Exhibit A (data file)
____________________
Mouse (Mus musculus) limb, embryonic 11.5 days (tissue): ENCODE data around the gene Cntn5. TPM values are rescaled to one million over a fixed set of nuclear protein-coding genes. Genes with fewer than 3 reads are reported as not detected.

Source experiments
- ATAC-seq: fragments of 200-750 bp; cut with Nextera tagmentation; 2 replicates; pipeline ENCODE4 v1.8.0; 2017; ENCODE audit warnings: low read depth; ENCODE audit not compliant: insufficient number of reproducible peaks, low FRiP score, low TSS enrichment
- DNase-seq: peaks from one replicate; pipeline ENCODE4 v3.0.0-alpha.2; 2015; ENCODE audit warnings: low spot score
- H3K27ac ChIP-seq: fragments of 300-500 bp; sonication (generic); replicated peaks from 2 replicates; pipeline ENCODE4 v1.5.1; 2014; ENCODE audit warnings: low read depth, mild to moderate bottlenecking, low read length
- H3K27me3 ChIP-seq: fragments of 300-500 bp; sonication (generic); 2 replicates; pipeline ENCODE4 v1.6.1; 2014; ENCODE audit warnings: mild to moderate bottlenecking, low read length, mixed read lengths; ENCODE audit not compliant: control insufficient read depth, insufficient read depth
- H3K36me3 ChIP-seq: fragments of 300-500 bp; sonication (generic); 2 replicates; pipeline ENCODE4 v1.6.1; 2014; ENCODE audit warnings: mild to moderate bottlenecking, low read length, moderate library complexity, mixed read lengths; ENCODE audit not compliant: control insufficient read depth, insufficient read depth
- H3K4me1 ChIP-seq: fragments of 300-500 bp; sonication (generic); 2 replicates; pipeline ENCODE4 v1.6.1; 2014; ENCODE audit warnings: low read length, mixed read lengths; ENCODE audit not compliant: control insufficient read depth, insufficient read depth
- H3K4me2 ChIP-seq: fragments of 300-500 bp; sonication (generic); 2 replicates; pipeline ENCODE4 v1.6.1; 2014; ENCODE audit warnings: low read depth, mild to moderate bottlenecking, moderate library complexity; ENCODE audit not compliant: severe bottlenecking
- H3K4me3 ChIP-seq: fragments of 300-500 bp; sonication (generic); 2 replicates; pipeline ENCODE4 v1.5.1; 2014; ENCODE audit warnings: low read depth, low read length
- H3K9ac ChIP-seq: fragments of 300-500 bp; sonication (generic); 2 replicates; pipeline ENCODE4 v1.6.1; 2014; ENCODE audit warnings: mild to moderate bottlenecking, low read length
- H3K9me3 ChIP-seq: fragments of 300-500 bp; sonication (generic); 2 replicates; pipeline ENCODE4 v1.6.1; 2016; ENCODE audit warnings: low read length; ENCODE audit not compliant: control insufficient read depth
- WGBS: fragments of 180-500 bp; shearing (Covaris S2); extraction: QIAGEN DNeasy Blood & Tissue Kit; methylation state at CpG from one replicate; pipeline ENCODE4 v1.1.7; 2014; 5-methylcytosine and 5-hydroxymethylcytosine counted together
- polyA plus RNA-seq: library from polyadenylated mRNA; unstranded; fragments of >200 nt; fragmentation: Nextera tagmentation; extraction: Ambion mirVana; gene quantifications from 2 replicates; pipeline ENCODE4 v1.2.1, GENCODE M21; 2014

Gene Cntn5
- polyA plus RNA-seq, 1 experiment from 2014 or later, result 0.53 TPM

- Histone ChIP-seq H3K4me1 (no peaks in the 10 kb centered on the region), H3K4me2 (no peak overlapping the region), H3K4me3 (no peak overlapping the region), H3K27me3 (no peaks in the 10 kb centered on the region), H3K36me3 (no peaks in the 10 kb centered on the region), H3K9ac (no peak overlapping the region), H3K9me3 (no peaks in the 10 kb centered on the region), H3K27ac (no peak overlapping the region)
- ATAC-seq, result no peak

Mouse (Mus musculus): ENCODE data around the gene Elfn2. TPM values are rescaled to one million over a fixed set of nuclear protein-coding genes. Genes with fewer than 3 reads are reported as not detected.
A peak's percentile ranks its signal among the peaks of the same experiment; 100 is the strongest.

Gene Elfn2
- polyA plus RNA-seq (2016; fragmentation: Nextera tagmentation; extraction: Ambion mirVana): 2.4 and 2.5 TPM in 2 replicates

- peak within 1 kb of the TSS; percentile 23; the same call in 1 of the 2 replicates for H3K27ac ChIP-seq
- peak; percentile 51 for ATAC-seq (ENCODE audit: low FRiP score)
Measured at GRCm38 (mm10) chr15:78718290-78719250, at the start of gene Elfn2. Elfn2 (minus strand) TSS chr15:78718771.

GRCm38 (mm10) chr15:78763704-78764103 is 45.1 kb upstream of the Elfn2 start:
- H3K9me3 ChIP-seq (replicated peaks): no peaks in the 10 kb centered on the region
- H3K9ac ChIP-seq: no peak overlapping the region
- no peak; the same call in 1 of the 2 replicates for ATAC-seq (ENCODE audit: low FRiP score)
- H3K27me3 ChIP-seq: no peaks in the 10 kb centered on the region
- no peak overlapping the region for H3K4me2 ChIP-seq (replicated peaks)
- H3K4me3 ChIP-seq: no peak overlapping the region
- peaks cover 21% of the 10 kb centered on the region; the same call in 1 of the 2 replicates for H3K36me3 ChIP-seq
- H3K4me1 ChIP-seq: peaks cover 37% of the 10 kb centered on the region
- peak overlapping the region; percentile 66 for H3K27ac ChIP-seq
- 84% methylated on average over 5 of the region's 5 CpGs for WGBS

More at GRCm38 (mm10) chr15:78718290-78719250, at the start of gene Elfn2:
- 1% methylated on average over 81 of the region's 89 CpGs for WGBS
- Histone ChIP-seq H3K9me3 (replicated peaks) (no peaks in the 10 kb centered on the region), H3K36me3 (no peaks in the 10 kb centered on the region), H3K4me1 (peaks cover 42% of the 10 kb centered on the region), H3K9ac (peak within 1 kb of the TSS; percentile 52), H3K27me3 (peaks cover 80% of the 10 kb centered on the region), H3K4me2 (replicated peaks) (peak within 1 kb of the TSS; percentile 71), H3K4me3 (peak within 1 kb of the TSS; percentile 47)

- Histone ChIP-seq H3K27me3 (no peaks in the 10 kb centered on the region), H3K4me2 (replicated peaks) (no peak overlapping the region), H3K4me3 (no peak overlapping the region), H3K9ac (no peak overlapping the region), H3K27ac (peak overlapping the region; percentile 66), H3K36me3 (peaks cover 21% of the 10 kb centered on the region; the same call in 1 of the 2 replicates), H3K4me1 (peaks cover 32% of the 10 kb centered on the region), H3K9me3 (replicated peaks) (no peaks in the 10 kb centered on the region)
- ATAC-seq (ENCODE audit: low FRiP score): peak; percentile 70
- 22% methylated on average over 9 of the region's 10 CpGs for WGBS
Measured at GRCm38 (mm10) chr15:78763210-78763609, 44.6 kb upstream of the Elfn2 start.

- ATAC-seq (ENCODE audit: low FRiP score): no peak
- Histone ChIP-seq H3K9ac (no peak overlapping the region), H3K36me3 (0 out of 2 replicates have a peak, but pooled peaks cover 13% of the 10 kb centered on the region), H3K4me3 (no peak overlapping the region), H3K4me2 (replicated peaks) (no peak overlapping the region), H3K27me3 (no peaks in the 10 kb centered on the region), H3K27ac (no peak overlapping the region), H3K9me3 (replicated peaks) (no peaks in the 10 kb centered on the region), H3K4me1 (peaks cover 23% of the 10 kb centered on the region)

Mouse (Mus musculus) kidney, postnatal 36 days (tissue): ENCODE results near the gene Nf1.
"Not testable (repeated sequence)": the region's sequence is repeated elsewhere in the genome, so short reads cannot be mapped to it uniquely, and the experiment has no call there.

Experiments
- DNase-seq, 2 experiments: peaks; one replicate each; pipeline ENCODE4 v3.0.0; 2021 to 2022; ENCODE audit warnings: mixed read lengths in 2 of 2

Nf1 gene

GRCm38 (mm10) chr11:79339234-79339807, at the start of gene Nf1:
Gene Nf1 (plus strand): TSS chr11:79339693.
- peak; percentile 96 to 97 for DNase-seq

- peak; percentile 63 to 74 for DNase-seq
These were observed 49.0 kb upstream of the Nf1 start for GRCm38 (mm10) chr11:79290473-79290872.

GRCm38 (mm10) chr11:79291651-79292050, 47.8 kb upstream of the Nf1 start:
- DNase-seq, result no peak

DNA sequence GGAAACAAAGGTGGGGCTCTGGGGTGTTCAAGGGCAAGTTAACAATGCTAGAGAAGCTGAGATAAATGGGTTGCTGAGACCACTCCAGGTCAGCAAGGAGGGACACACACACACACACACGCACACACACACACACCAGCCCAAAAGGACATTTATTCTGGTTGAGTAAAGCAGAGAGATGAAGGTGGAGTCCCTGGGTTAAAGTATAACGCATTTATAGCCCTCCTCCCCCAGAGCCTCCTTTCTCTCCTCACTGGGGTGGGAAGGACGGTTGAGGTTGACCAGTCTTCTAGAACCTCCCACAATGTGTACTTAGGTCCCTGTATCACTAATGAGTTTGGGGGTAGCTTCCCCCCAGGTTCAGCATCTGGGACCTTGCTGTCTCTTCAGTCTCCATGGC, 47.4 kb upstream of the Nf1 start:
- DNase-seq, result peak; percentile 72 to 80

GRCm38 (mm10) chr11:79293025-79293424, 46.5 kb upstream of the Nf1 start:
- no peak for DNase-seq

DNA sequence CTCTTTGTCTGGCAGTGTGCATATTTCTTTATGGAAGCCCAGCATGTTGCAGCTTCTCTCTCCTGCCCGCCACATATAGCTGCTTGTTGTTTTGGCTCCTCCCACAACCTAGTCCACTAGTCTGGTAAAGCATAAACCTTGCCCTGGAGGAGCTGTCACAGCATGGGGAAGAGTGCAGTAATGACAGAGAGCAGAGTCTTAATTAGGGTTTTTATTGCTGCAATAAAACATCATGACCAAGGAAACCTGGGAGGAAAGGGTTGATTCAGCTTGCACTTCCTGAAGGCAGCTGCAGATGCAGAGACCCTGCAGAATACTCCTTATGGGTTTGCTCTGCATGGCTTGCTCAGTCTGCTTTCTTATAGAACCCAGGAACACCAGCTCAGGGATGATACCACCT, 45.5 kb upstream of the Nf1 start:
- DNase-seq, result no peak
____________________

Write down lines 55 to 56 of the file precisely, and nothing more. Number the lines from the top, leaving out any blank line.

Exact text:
These were observed 49.0 kb upstream of the Nf1 start for GRCm38 (mm10) chr11:79290473-79290872.

GRCm38 (mm10) chr11:79291651-79292050, 47.8 kb upstream of the Nf1 start: